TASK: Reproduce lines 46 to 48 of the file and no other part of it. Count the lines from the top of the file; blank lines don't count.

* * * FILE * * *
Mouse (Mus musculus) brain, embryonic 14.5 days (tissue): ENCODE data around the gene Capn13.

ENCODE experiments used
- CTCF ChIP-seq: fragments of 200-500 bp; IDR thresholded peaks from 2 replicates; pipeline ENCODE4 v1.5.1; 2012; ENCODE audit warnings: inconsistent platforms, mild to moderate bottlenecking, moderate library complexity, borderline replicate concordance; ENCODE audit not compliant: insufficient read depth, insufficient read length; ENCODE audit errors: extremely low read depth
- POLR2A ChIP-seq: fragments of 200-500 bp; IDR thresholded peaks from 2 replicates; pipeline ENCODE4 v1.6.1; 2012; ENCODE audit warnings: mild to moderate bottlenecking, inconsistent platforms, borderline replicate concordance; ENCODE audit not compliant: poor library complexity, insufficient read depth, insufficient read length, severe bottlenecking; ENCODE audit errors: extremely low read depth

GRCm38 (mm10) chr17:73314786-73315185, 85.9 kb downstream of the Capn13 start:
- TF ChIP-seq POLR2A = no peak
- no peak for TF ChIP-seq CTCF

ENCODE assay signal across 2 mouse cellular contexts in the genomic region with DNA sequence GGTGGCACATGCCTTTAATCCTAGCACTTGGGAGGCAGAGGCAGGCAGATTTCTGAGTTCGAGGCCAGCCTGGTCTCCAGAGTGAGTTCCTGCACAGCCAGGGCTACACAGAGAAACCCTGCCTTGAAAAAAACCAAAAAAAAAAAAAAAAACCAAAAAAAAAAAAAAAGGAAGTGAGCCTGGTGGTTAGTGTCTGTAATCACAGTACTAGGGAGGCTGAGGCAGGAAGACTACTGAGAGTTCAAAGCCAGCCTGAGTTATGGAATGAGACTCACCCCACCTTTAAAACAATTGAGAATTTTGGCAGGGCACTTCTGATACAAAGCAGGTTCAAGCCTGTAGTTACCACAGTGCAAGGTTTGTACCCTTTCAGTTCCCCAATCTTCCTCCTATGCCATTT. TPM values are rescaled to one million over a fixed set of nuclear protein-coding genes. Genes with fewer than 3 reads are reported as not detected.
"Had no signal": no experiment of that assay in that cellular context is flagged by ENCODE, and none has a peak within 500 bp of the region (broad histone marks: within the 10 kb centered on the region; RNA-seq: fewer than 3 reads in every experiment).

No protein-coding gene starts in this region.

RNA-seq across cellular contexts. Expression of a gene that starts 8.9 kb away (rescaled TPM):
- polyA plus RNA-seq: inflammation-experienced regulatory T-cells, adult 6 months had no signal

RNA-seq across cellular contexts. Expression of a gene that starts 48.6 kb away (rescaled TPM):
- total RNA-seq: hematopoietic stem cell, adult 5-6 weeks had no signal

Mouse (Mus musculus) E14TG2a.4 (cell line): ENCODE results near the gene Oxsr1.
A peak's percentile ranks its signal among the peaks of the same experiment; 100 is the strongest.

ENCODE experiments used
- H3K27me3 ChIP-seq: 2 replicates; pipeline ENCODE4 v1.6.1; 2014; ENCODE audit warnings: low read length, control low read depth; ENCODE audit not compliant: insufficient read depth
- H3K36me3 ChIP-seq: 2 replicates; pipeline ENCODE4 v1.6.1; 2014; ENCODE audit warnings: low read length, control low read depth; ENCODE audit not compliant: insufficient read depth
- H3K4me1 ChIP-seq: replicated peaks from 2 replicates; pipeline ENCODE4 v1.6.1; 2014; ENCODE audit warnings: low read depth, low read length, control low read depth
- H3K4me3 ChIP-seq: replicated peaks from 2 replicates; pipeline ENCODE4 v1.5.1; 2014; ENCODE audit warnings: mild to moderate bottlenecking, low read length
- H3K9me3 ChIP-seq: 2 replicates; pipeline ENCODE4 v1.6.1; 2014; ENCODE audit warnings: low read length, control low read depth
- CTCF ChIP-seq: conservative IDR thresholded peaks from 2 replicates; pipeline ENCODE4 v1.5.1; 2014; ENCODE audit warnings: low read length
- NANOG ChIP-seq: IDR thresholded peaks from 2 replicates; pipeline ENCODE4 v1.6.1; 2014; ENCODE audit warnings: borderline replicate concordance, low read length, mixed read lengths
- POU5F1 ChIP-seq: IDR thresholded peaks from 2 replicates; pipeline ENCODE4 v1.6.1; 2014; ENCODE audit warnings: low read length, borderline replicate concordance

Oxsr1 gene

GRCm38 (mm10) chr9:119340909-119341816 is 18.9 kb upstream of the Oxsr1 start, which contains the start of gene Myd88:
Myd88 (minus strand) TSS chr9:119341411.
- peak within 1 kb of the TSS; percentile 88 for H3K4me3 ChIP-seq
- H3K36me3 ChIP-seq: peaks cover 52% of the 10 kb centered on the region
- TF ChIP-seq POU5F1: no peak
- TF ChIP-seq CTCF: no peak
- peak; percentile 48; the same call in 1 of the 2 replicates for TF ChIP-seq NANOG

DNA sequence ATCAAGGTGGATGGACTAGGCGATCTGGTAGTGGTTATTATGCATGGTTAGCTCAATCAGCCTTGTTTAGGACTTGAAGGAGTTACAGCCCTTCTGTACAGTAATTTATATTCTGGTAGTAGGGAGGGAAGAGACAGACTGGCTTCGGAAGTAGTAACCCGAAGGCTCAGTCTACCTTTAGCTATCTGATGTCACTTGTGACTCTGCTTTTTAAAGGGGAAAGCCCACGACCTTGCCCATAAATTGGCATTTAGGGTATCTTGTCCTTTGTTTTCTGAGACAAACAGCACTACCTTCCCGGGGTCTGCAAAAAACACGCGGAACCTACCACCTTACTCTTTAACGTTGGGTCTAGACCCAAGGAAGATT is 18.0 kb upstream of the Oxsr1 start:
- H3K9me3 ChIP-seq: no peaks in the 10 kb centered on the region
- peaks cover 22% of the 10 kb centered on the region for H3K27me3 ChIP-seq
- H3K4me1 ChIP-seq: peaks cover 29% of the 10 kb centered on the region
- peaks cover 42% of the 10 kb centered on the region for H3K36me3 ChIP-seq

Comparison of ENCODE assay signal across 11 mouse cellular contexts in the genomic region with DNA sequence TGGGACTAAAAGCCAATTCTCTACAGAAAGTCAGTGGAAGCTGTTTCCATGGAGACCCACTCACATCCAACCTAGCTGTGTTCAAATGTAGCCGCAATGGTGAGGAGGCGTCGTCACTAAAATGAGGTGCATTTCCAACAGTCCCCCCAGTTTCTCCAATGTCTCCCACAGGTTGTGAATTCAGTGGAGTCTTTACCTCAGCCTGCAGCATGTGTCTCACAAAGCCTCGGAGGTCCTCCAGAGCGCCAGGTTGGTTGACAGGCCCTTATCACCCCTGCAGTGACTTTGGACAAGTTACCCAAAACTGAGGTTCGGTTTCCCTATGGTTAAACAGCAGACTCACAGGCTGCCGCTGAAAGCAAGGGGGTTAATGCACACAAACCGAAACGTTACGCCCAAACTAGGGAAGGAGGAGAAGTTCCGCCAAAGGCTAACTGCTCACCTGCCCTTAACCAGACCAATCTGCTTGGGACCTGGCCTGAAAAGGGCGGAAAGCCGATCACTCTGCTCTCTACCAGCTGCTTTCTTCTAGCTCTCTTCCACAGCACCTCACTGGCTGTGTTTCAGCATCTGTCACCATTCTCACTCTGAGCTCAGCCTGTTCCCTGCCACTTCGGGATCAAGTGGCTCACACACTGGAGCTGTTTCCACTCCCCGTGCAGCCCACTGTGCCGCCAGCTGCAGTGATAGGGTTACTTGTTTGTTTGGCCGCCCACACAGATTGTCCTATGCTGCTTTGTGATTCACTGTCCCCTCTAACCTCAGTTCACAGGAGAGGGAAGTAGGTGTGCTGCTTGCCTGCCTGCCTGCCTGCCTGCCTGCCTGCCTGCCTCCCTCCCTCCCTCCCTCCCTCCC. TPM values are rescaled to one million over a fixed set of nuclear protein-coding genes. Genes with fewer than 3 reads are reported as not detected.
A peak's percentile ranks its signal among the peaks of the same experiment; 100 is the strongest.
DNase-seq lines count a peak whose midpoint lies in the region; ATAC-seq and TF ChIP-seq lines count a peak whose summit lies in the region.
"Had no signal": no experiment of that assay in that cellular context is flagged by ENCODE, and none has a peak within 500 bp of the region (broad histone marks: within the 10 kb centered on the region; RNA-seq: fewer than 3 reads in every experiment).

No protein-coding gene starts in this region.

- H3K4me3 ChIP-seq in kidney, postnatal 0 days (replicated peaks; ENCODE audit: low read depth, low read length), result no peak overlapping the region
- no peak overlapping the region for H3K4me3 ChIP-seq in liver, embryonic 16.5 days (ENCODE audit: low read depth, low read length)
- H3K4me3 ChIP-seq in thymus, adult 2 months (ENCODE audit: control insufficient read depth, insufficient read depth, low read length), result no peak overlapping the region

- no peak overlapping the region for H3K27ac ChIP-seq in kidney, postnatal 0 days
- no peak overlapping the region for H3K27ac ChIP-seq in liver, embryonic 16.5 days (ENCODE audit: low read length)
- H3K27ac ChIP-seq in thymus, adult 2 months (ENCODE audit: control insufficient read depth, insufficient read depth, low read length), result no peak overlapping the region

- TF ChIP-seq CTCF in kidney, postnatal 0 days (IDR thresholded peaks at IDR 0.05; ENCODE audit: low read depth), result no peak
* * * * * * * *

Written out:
- H3K4me3 ChIP-seq in thymus, adult 2 months (ENCODE audit: control insufficient read depth, insufficient read depth, low read length), result no peak overlapping the region

- no peak overlapping the region for H3K27ac ChIP-seq in kidney, postnatal 0 days
- no peak overlapping the region for H3K27ac ChIP-seq in liver, embryonic 16.5 days (ENCODE audit: low read length)